In mid-July, the latest in a series of classified seminars will be held at the Charles Stark Draper Lab adjacent to MIT’s campus to educate naval personnel and contractors about how to hide U.S. warships from the prying eyes of enemies.
You can’t attend unless you have a secret clearance and a need to know, because methods for masking the telltale “signatures” of American warships are a very touchy subject.
That’s especially true in the case of submarines, which would be of little use in wartime if they could be reliably tracked and targeted.
Inside the first island chain running from Japan to Taiwan to the Philippines, the Chinese Navy will need to operate multiple layers of sensors—hydrophones on the ocean floor (especially at chokepoints leading to the Pacific), manned and unmanned patrol aircraft, surface and undersea warships equipped with appropriate gear, and low-earth-orbit satellites designed for precise ocean reconnaissance.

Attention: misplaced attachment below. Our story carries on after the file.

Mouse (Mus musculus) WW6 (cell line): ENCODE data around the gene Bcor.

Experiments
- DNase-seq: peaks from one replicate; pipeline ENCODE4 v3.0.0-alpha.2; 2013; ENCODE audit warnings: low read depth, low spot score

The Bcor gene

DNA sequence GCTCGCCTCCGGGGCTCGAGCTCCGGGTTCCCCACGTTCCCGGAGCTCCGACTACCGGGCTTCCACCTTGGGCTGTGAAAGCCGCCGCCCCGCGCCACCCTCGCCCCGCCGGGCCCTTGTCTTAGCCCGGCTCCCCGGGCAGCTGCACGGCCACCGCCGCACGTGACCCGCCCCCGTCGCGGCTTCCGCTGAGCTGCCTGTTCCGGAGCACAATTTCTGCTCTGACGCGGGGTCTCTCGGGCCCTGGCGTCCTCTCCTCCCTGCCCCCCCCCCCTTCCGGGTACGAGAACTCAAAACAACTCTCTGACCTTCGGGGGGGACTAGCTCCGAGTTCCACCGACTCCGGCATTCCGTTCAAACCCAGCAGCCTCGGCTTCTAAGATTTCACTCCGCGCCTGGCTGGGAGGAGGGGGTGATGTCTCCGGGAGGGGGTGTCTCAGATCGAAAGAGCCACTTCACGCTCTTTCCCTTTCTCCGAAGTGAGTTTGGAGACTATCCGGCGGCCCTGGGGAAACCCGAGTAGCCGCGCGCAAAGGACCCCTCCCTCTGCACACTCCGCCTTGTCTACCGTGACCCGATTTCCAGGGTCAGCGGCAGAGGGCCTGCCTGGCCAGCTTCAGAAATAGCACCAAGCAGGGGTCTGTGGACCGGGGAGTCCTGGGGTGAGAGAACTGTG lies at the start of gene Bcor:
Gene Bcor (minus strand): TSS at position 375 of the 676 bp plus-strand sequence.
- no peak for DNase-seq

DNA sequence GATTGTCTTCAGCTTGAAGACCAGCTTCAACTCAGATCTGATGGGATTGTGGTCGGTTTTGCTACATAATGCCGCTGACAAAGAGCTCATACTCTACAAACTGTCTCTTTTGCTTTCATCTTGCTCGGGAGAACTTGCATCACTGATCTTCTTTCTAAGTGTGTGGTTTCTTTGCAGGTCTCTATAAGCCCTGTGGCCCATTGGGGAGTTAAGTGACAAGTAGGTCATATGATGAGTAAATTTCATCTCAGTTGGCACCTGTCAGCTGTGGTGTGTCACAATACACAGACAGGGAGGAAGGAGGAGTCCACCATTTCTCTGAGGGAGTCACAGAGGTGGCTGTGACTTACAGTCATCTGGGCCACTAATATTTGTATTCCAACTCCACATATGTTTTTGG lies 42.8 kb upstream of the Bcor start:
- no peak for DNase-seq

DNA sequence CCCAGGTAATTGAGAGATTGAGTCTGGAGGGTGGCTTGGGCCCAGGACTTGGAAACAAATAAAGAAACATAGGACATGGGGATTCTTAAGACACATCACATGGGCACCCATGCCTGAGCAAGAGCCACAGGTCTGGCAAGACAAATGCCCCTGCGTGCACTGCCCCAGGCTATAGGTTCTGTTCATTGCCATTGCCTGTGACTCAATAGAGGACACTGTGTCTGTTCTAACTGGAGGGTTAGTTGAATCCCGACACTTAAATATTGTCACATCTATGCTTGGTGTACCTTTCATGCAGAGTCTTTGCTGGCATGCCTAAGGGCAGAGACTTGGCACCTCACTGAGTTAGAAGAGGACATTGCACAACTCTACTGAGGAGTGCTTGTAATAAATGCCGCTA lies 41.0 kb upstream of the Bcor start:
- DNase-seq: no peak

Even with all these assets in place, which they are not today, the Chinese Navy would still face a dauting task in trying to find Virginia-class subs.
The subs have been designed to minimize acoustic, electro-optic, infrared and magnetic signatures that might be used to unmask them.
At the very least, the Chinese Navy would need to network all of its deployed sensors in and around the marginal seas to fuse collected information, creating the mother of all big-data challenges.